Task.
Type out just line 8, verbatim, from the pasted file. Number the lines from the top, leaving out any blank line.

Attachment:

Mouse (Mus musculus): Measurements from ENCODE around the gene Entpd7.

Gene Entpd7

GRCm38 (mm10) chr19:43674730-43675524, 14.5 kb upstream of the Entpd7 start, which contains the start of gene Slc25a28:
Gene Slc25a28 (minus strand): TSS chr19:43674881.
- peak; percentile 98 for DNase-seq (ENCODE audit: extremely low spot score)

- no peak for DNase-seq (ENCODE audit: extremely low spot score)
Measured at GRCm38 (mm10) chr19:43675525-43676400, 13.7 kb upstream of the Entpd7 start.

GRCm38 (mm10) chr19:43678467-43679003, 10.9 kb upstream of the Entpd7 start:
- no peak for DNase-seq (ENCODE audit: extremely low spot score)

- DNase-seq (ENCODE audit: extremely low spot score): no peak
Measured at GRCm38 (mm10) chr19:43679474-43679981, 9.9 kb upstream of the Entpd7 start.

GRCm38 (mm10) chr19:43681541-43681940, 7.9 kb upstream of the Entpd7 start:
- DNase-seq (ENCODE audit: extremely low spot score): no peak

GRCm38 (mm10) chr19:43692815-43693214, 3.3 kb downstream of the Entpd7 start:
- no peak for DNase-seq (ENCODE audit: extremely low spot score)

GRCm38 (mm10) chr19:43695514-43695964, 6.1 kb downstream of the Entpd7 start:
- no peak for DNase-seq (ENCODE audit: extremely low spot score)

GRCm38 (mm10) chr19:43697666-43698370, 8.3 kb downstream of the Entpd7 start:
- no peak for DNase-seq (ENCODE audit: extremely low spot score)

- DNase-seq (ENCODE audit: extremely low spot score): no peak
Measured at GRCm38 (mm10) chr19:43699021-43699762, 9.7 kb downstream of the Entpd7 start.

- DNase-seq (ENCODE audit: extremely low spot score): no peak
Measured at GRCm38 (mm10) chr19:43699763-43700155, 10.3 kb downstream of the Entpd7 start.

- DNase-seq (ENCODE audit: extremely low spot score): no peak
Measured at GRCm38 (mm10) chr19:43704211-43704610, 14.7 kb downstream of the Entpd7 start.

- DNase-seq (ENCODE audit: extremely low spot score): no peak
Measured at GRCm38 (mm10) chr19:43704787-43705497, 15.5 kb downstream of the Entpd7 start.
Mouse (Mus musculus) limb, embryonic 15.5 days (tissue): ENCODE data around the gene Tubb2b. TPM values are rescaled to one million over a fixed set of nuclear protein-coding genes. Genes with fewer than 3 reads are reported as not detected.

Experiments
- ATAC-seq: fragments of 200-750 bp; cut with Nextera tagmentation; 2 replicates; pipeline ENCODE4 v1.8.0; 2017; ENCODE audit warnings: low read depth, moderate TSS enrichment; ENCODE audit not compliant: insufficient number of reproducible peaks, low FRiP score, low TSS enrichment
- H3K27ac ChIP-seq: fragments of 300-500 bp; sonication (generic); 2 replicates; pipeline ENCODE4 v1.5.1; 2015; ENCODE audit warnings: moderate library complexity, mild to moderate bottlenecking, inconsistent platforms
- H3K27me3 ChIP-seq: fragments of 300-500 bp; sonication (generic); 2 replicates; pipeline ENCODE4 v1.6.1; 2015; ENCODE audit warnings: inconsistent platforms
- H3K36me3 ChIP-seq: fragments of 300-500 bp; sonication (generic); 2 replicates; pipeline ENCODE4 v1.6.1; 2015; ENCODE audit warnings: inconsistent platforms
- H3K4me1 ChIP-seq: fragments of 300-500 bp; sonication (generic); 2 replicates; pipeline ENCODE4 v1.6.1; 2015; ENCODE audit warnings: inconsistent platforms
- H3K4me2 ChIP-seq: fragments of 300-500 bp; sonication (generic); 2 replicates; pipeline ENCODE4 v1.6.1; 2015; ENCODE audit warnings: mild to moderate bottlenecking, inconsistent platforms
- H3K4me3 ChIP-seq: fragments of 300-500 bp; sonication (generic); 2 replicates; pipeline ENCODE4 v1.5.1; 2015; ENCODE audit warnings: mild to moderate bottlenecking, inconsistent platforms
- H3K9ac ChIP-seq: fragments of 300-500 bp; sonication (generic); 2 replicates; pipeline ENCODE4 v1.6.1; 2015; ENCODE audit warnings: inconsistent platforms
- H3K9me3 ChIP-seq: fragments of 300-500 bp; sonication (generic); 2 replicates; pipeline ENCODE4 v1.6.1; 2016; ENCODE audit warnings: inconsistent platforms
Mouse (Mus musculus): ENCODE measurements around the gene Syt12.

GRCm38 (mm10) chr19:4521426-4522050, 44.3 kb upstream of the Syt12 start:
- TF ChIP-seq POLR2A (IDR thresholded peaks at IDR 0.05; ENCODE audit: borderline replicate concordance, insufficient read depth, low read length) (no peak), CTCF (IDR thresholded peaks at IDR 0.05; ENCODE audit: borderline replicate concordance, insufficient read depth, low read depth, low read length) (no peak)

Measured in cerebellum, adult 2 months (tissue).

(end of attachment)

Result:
GRCm38 (mm10) chr19:43678467-43679003, 10.9 kb upstream of the Entpd7 start: